The morning of Saturday 10 September 1988 was a warm and sunny one. My fifteen year old son Lee left the house with his friend to walk the mile from our home in Cheam, Greater London to the nearby High Street in Sutton. Together, they spent a few hours window-shopping in the busy High Street, until they parted ways. Lee had wanted to go to Crystal Palace football match in the afternoon at Selhurst Park, but he would not have ventured to the match alone and we know now that he never went.
He also never returned home. Over the next days, the truth that he was not coming home began to dawn. My dear beloved son was missing. Lee would not have run away, would not be lost in an area he knew so well, he was not just staying out late. But Lee was missing.
Since that day, twenty six long years have passed. Lee is still missing.
At the time Lee went missing, there existed no organisation to provide counselling, support or guidance for families who were going through the turmoil of having a loved one missing. It wasn't until five years later, in 1993, that the National Missing Persons Helpline was founded in response to the disappearance of estate agent Suzy Lamplugh. The helpline went on to become the charity Missing People in 2007. Missing People is the only charity in the UK dedicated to reuniting missing loved ones with their families and to supporting those families left in limbo, desperately waiting for news of their loved one.
The Missing People team is a lifeline for me and my family and countless others, 24 hours a day, every day of the year, at the end of a phone, text or email. The charity is committed to searching for our missing loved ones and providing vital support to families. The caring team has helped support us since the very beginnings of the charity. They have generated numerous appeals for information about Lee's disappearance, through a network of media partners, poster partners and more recently though a huge online community.
Two years ago, I mentioned to one of the team at Missing People that I dreamt I had performed a song about my missing son to an audience. In the dream, the song was titled 'Where is Lee?'. From this spark, the team at the charity invited me to compose and sing my song at the annual Missing People Carol Service at St Martin in the Fields, London, hosted by Sir Trevor McDonald. I didn't know how to write a song, and I couldn't sing, but with encouragement from the team and with generous tuition and help from music producer James Hawkins, I managed to perform my song at the Carol Service.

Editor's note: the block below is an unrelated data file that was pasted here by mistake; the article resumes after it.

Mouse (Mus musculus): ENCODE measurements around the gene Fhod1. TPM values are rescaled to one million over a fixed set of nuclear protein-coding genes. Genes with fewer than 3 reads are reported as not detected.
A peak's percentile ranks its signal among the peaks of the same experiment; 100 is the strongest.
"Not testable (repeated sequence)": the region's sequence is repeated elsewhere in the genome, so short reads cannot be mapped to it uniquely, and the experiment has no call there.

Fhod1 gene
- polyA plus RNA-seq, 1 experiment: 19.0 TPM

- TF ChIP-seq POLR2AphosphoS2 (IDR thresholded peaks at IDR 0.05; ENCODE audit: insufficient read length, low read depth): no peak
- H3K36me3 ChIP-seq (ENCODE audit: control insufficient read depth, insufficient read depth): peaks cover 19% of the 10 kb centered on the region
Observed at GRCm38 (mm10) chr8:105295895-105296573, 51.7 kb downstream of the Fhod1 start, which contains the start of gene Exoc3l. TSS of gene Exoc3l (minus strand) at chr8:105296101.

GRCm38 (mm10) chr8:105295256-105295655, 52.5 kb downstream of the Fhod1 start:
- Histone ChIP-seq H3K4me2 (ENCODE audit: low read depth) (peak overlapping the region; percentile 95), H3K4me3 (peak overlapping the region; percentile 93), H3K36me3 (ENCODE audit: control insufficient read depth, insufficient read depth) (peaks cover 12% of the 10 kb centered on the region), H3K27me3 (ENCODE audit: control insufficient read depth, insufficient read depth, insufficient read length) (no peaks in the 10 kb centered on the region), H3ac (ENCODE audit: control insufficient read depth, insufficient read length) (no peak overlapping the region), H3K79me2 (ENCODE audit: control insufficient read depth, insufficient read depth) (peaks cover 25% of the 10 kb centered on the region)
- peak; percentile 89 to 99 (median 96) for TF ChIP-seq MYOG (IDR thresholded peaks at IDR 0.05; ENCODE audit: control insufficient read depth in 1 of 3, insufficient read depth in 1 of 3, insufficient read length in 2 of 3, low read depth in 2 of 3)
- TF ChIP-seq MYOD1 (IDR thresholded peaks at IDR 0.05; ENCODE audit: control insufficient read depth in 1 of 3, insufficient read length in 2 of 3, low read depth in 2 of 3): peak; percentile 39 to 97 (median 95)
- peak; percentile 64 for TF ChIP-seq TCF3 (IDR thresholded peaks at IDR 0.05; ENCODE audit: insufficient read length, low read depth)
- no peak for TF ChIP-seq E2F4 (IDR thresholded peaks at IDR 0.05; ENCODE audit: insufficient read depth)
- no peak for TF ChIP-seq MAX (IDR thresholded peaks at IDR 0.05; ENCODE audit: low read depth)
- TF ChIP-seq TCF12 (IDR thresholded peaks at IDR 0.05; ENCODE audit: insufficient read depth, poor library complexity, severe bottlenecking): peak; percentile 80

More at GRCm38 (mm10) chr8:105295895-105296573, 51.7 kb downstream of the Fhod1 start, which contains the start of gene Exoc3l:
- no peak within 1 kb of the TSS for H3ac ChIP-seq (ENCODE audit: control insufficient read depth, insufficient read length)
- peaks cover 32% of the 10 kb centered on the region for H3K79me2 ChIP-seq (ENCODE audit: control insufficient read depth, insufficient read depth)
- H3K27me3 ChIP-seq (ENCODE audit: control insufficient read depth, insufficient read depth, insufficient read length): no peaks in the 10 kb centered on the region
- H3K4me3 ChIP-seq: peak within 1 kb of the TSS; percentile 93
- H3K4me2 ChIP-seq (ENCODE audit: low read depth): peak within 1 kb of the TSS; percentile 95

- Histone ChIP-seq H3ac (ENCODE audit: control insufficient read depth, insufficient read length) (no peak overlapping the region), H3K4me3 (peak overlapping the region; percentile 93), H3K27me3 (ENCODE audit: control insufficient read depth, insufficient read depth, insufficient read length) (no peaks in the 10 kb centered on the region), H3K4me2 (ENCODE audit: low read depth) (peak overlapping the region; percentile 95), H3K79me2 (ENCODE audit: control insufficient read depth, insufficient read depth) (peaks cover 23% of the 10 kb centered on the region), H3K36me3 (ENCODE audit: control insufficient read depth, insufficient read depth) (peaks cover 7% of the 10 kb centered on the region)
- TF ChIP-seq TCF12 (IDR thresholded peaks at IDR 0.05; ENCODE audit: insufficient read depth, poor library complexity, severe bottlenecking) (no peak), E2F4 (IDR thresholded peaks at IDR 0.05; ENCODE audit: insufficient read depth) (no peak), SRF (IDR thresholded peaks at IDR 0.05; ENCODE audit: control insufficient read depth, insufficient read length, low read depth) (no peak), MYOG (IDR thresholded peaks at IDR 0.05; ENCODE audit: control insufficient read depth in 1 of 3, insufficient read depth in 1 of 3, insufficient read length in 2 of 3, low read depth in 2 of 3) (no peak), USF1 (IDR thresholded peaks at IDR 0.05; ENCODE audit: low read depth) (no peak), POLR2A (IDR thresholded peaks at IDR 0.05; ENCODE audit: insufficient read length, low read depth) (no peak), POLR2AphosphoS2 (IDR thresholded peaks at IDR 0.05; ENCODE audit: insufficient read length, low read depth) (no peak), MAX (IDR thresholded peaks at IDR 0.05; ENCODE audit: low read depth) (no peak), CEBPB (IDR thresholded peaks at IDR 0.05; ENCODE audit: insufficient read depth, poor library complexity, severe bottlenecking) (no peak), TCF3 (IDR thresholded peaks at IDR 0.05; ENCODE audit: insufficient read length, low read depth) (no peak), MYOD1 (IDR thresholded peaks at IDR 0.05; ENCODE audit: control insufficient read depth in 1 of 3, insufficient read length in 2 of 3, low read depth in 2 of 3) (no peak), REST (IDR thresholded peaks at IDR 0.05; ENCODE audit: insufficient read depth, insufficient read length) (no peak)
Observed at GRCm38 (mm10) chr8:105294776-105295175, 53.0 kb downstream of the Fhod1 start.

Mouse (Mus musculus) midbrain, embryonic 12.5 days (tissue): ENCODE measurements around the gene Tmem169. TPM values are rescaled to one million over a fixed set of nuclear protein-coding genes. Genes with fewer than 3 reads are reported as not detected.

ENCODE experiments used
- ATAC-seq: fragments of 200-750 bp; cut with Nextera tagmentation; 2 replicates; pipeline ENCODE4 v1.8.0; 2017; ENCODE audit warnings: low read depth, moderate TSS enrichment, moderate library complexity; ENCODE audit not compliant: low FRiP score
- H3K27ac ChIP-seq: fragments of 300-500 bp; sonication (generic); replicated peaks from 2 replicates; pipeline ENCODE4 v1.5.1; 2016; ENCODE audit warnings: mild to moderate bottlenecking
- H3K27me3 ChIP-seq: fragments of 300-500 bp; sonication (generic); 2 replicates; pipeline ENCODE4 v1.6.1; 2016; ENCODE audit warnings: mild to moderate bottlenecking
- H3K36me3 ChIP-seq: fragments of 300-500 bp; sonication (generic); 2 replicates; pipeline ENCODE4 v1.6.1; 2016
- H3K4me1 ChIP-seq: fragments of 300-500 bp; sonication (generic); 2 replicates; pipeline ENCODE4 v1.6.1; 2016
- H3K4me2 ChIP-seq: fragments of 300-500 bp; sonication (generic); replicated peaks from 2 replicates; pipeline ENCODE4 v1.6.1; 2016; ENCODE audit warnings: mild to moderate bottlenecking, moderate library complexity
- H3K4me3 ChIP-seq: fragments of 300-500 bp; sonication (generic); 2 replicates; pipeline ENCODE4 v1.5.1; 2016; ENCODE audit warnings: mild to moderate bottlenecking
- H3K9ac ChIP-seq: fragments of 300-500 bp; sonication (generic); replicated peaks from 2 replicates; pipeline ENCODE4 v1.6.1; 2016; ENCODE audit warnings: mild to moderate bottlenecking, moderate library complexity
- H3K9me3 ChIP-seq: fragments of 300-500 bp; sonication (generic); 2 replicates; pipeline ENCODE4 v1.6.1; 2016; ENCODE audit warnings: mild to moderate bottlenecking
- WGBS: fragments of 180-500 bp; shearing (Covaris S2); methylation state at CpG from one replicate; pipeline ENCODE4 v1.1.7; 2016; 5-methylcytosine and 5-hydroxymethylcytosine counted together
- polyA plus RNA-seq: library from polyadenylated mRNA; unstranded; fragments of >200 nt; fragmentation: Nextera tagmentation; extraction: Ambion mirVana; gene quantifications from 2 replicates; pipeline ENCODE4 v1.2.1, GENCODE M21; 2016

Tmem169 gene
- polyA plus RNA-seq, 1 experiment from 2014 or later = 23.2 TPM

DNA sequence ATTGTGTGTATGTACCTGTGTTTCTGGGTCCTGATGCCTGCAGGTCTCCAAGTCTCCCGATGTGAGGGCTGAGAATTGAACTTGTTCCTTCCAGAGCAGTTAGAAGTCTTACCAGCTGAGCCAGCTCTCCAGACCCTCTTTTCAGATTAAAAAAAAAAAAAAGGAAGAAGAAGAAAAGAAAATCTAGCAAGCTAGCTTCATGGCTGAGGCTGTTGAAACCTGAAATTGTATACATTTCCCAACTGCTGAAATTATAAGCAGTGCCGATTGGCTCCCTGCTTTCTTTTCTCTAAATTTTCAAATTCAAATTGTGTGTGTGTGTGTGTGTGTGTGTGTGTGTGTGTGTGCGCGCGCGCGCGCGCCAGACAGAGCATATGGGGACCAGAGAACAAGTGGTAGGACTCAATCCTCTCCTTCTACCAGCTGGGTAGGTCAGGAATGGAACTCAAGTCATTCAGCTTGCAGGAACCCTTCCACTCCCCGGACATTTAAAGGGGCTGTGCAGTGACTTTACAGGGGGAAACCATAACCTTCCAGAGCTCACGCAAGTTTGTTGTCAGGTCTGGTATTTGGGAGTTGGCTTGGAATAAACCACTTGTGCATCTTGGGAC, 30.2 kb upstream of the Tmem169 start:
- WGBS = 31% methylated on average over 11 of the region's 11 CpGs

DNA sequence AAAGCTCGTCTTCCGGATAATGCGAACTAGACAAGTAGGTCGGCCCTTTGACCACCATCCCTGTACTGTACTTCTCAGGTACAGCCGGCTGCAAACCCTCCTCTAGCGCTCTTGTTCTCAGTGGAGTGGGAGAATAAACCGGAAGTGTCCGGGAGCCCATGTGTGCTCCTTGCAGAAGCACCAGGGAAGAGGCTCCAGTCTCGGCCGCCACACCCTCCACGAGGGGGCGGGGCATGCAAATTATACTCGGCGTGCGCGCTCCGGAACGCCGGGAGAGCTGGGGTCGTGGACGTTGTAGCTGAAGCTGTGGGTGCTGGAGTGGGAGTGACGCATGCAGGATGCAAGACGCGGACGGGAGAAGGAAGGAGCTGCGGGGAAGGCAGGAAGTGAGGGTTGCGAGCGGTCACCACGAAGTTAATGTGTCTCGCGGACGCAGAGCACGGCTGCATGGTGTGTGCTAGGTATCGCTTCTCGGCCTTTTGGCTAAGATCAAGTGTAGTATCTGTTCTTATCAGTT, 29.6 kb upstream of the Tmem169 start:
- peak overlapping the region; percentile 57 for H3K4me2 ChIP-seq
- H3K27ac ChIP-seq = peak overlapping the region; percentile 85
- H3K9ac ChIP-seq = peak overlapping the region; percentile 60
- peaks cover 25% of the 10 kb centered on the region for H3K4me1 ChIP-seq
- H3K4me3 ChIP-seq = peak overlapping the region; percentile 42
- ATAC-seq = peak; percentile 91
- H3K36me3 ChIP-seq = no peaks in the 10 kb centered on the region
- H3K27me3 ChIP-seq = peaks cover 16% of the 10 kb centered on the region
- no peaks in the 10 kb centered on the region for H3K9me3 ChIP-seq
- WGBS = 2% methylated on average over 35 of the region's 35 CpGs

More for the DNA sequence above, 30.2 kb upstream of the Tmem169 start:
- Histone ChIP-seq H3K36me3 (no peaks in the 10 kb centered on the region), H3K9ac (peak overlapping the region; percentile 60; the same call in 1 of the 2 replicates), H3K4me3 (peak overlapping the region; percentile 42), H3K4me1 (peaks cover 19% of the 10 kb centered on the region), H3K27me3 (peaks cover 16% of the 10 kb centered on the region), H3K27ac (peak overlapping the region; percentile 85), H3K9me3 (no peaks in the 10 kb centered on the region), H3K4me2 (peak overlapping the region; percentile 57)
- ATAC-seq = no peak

Seeing how cathartic this process had been for me, the charity decided they wanted to give more families a chance to get involved. In 2014, the charity formed the Missing People Choir, inspired by their partnership with Rock Choir. James worked with composer Simon Rhodes to write a song around some lyrics I wrote for Lee, called 'I Miss You'. The song helps me to express my emotions and each time I sing it I feel as if I am reaching out to my son Lee.
The Missing People choir is a unique source of support to me. It is a very powerful experience to lift up my voice alongside others who I know identify with every word we sing. One year on from the Missing People Carol Service where I first sang Lee's song, the choir came together at the same place and performed 'I Miss You'. Recently we were invited to perform the song again, to record a video. We gathered on a grey day on the rooftop of the News UK building in London. I can't think of a better way to illustrate the helplessness of searching for a missing loved one than singing out over the rooftops of London, nor a better way to illustrate the strength and hope that Missing People offer many families living in limbo.
In my dreams, I see your face,
Walk with you, hold you safe.
Close my eyes, I think of you,
Until the day I see you again.
I never thought, I'd be without you,
I'd always thought, you'd be here safe with me.
I'm so empty and silent without you.
Where are you now?
Are you safe and well?
May be tomorrow I'll wake up to find you.
I miss you
You can download the Missing People Choir's single "I Miss You" through the charity's website. The charity Missing People is supported by players of the People's Postcode Lottery.